PCMag’s Wyze Buds Pro Review

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PCMag’s Wyze Buds Pro Review
PCMag’s Wyze Buds Pro Review


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The PCMag’s Wyze Buds Pro Review

Quality ANC (Active Noise Canceling) doesn’t come cheap, and we rarely see true wireless noise canceling earphones for under $100, but there are some notable examples. At $59.99, the Wyze Buds Pro cost significantly less than our Editors’ Choice winner for affordable wireless ANC earphones, the $79.99 Anker Soundcore Life P3, making them the most affordable pair on the market. They deliver surprisingly good noise cancellation for the price, which is significant in itself. With a bass-forward, sculpted sound signature, they sound good too, as long as you’re not looking for accuracy. Unfortunately, they fall short of on-ear controls, and their companion app is unnecessarily complicated if you don’t own a Wyze smart home devices. If you can spend $20 more, we’d continue to recommend the Soundcore Life P3, but if you’re looking for the most affordable ANC true wireless earphones possible, the Wyze Buds Pro offer satisfying noise cancellation and sound quality.

A simple design with clunky handling The black Buds Pro have a no-nonsense, stem-style design. The plastic is glossy and can feel a little slippery, but the in-ear fit is secure, thanks in part to a larger housing than some of the earphones we see. A total of three pairs of silicone earplugs in sizes small, medium and large are included. Internally, 10mm dynamic drivers deliver a frequency range of 20Hz to 20kHz.

The on-ear controls are arguably the least intuitive we’ve seen in ages for several reasons. First, the touch-sensitive panels right out of the box have severely limited capabilities. A single tap does nothing, a double tap controls play/pause or answers a call, and a triple tap calls up your voice assistant or ends a call. It’s very different from the almost standard control scheme of a single tap serving as play/pause/answer. You can assign a single tap to control playback, or fully customize the functions of all three taps, but only with the app. Unfortunately you will not find any of this in the quick start guide, which tells you to download the app for information about how to operate the earphones.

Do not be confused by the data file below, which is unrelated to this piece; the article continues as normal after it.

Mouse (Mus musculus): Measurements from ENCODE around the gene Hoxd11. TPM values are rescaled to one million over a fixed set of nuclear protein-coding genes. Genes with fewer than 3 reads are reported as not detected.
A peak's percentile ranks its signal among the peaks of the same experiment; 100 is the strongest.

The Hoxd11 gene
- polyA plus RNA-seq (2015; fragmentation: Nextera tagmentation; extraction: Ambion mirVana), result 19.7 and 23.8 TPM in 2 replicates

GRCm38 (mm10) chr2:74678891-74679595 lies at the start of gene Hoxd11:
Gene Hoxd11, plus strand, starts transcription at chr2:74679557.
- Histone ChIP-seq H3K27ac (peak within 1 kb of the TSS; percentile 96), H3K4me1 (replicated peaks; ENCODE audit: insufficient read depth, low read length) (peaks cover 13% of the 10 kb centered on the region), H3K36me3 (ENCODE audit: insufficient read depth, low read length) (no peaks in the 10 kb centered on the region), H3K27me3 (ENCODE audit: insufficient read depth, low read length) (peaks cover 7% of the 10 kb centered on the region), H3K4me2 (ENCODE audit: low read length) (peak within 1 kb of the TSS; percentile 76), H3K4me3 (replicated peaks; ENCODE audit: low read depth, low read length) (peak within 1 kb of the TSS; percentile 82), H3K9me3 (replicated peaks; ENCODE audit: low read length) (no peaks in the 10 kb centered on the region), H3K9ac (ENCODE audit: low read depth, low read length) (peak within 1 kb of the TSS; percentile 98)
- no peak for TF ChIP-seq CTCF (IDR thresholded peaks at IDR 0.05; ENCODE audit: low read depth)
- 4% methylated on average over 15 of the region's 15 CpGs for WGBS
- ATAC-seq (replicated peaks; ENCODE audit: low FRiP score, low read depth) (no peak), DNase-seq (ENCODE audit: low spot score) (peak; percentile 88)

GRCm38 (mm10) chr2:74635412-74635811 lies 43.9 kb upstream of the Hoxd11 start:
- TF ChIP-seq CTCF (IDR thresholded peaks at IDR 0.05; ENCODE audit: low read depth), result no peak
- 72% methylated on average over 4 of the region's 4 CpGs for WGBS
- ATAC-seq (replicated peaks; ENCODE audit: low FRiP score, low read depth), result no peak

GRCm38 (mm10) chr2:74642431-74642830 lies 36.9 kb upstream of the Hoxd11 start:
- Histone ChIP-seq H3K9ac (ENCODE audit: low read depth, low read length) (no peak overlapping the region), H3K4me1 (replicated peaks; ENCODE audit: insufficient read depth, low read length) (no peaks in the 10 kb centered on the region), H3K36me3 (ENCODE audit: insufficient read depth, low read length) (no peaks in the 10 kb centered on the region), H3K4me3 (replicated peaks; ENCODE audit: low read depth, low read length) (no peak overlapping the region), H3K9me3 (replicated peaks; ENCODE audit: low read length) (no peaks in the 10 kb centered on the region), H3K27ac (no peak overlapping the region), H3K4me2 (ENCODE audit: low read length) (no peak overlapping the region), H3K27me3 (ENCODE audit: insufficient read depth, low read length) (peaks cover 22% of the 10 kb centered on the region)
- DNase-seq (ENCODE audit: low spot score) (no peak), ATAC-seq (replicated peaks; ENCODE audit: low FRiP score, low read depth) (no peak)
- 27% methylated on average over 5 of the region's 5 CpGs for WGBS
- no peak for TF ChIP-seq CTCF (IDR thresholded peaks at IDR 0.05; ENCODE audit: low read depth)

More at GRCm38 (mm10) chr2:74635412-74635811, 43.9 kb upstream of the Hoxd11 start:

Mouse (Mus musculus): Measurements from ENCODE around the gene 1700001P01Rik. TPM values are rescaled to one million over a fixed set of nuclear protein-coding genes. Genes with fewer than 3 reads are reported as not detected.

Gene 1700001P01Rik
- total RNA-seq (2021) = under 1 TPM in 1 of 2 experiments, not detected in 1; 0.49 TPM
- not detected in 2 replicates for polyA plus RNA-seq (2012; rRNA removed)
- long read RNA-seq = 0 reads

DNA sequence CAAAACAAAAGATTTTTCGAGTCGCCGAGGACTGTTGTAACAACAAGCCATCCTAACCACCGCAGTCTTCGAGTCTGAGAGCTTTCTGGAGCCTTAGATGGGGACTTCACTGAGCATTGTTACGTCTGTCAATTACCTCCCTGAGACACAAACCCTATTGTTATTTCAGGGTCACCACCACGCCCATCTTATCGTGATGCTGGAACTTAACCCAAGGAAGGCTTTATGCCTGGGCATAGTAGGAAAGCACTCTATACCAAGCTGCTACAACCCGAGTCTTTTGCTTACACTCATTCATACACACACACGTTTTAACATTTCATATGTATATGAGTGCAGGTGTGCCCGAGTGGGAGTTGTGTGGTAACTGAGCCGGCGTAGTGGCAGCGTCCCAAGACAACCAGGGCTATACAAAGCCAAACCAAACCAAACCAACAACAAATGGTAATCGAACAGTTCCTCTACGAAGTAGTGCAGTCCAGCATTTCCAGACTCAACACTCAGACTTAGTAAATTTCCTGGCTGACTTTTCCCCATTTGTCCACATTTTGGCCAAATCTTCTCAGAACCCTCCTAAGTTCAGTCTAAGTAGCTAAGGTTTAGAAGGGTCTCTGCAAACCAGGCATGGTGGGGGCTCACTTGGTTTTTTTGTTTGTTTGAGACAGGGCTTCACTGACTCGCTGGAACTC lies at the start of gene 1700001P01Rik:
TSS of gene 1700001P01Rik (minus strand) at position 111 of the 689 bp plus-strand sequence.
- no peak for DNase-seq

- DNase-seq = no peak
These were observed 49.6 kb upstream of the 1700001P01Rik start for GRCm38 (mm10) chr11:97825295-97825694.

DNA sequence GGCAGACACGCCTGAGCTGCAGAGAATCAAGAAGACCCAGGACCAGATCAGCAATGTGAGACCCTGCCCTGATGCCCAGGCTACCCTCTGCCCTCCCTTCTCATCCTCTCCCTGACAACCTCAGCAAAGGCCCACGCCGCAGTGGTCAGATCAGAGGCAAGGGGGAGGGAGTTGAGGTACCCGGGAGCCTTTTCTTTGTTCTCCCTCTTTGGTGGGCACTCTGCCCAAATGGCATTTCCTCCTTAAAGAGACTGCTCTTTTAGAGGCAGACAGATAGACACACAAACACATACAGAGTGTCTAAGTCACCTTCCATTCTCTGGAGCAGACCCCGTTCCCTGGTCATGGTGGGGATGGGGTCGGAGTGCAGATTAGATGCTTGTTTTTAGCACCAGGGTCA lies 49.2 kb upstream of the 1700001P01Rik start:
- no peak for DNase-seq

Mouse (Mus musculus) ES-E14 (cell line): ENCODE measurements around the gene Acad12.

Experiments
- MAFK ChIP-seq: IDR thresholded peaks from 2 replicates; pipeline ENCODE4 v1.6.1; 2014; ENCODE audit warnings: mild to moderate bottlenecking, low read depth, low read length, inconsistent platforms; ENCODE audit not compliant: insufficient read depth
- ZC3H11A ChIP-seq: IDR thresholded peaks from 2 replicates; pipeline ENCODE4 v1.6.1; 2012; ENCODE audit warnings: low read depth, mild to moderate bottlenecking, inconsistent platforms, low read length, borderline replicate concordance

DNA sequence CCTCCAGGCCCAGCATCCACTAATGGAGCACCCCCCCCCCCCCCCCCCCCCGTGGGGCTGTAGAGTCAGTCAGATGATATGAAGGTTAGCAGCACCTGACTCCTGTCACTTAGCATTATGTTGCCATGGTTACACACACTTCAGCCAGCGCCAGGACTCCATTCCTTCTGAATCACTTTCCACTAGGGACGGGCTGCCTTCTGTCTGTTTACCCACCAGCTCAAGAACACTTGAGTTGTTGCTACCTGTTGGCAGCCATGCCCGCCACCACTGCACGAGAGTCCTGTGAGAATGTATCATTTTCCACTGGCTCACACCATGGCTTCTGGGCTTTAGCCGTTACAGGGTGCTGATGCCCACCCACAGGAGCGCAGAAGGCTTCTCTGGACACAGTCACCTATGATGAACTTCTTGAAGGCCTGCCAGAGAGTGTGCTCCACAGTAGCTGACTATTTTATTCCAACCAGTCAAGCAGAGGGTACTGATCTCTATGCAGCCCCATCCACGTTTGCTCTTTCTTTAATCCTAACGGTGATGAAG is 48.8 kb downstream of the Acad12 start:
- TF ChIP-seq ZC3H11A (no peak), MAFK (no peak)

wyze buds pro An IPX4 water resistance rating isn’t impressive, but it’s common among true wireless ANC earphones. The earbuds can withstand sweat and light rain, but don’t expose them to real water pressure (such as a faucet) or submerge them. And the case isn’t water resistant in any way, so don’t place the earbuds in the ear until they’re thoroughly dried.

The oval charging case has an eggshell finish and, like the earphones, is a bit on the slippery side. The included USB-C to USB-A charging cable plugs into a USB-C port on the bottom of the case and there is a status LED on the front panel. The case can also be charged wirelessly with Qi-compatible chargers.

Wyze estimates the Buds Pro’s battery life is about 6 hours (or 4.5 hours with the ANC on), with an additional 18 hours in the case (or 13.5 with ANC on), which is slightly below average for this category. Your results will also vary with your volume levels.

The Buds Pro are Bluetooth 5.0 compatible and support AAC and SBC codecs, but not AptX.

The Wyze app is a one-size-fits-all Android/iOS app for many Wyze products, including the comprehensive smart home device selection. Once connected and paired, the app will recognize the Buds Pro and immediately offer to download and install any available firmware updates. Unfortunately, the app makes you enter an email address and password to use it. It makes sense if you invest in the company’s smart home ecosystem, because it provides an account for setting up and control all the different devices in your home, but it’s frustrating when you just want to use your earphones without giving away any personal information. As mentioned, the included quick start guide does not provide operating instructions, so if you want to customize the Buds Pro or even update the firmware, you’ll need to provide Wyze with your email address.

If you decide to register through the app, you’ll gain access to an on-screen switch for ANC on/off/transparency modes, the ability to customize the on-ear controls, and access to a wide range of features which have nothing to do with the Buds Pro (they are primarily for Wyze’s smart home devices).